Woman with Bipolar Disorder Wins Court Case

Future discrimination of people with Bipolar Disorder may be more difficult

Score one (kind of) for Bipolar Disorder.  A federal jury awarded a woman who was fired because she requested time off from work to deal with a manic episode $32.5 thousand.

Bipolar Disorder StigmatizationBipolar disorder (and many other psychiatric illnesses) carries a relatively big stigma in the workplace.  Unless you are in the creative arts, likely, you will not want anyone at your job to know that you have bipolar disorder.

Three years ago, a nursing assistant who worked in an assisted living facility, named Charlotte Massey realized she was in the middle of a manic episode.  Charlotte had been diagnosed with Bipolar Disorder – and kudos to her for recognizing that she needed to do something about it before it spiraled out of control.

When she called her boss, the owner of the facility, her boss not only didn’t give her “kudos”, he gave her a pink slip.  She got fired because she asked to take a leave of absence to deal with her medical issue.

Unlike most people who have been fired for Bipolar Disorder – Charlotte didn’t lose her job because she went wacko.  Instead, she maintained enough mental clarity to notify her employer of her Bipolar Disorder Discriminationdisability and was rewarded with… firing.

It is certain that the owner of the facility was aware of the American with Disabilities Act.  It is likely that he or she was aware that he could not randomly fire employees with physical or obvious mental disabilities. But, it may be that he was unaware that “mental disabilities” includes illnesses such as bipolar disorder.

The ADA bars discrimination against persons with physical or mental disabilities who can perform the essential functions of their job with “reasonable accommodation” and without imposing an “undue hardship” on the employer.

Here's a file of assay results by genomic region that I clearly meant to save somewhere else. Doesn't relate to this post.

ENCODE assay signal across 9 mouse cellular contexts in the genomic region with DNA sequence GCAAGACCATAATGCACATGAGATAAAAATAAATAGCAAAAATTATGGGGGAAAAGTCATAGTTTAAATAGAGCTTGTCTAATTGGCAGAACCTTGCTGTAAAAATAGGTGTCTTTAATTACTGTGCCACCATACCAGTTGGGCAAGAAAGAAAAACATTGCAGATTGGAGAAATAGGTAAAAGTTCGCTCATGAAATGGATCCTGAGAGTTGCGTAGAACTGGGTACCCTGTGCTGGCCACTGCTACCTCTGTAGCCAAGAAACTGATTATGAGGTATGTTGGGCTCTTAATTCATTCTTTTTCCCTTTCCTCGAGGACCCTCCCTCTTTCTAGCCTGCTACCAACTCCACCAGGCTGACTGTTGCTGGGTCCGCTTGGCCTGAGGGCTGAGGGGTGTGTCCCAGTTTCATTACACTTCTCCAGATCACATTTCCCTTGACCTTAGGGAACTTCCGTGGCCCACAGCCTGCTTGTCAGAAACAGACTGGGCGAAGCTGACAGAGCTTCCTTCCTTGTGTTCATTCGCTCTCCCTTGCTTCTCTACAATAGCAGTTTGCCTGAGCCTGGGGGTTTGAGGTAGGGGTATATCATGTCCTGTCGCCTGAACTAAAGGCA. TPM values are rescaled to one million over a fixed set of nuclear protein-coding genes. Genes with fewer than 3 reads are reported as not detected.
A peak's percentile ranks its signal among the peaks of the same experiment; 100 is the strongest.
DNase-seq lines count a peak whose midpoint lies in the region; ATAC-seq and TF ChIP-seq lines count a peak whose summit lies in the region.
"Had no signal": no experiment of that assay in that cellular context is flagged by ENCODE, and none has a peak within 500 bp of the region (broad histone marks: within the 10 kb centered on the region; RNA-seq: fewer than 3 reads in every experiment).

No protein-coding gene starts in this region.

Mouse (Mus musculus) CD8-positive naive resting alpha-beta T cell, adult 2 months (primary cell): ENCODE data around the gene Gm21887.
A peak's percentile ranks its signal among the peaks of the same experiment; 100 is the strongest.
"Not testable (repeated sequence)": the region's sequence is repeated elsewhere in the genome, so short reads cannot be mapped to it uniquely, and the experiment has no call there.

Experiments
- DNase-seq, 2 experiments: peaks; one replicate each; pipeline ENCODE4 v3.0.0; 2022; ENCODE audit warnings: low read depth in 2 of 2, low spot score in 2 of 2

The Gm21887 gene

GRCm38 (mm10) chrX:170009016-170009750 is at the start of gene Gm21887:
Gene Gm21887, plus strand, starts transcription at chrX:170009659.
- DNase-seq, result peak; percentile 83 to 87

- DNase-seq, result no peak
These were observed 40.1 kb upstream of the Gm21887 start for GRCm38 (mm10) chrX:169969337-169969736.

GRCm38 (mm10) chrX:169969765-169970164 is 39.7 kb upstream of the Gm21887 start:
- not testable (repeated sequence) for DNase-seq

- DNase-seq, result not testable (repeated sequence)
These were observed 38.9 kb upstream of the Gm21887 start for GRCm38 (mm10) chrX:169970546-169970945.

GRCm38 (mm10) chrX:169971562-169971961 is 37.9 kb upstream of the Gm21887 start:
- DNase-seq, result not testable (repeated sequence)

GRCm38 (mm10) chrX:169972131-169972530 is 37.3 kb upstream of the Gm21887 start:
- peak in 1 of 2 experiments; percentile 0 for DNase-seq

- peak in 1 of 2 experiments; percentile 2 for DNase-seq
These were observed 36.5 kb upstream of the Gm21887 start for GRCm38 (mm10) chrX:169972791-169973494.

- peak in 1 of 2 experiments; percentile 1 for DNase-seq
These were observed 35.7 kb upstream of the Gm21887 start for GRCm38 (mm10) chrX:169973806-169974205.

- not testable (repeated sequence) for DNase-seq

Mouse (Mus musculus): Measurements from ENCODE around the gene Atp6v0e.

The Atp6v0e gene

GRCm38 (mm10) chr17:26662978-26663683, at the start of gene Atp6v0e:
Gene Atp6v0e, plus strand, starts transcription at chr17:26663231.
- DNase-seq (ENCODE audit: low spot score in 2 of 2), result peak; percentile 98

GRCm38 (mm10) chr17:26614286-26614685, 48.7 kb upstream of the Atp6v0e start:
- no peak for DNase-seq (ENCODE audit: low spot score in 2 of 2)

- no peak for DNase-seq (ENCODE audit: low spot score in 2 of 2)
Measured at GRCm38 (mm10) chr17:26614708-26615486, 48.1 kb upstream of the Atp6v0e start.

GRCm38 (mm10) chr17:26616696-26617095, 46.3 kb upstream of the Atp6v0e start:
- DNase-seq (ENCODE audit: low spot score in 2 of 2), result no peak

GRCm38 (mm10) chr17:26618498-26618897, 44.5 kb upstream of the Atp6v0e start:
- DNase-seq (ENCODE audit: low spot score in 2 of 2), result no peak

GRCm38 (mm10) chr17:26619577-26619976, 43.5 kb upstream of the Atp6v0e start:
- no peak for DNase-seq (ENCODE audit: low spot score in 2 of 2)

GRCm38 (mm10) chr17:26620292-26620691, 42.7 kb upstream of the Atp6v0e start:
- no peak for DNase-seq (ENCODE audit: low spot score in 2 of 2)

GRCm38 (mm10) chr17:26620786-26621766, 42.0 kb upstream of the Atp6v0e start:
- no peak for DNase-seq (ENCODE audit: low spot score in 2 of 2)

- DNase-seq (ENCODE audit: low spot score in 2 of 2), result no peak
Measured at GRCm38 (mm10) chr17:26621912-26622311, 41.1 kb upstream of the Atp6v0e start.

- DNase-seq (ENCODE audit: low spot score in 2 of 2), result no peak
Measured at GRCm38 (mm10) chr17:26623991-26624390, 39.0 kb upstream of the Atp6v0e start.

From the outside, some may say… well she wanted to take time off.  In fact, she took a whole five days off, with herself or a family member reporting in each day with the supervisor.  When she returned to work after only a week of absence, she was fired.

Part of the law includes an evaluation of whether the employer would be subjected to “undue hardship”.  Is giving an employee time off to deal with a medical issue, an employee whose shifts could be made up by another person – an undue hardship?

Workplace StigmaThe court thought it was not.  The jury awarded Massey $25,000 in damages for lost wages and benefits and $7,500 in punitive damages.

The employer and his lawyer attempted to have the lawsuit dismissed by claiming that:

•    Charlotte Massey wasn’t fired; she resigned
•    She had a faulty memory of the events due to her disability
•    She never reported her disability to her employer

In fact, none of those were true.  Though the employer’s attorney repeatedly referred to the case as “frivolous”, the jury found otherwise.
This award may be the first of its kind, and it may be small, but it is a groundbreaking case.  With the ability to claim protections of the ADA, future discrimination may be more difficult.